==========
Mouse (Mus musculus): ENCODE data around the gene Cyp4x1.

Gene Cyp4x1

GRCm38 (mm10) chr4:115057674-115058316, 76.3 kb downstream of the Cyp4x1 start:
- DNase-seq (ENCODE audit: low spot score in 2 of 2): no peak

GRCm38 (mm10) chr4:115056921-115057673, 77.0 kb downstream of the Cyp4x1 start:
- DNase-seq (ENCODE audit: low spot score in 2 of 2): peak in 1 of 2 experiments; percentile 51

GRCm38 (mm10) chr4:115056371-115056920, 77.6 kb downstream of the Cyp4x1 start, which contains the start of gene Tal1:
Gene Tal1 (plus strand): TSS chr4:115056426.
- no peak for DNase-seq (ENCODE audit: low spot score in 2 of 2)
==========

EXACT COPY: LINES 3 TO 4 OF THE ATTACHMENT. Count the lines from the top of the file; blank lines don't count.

GRCm38 (mm10) chr4:115057674-115058316, 76.3 kb downstream of the Cyp4x1 start:
- DNase-seq (ENCODE audit: low spot score in 2 of 2): no peak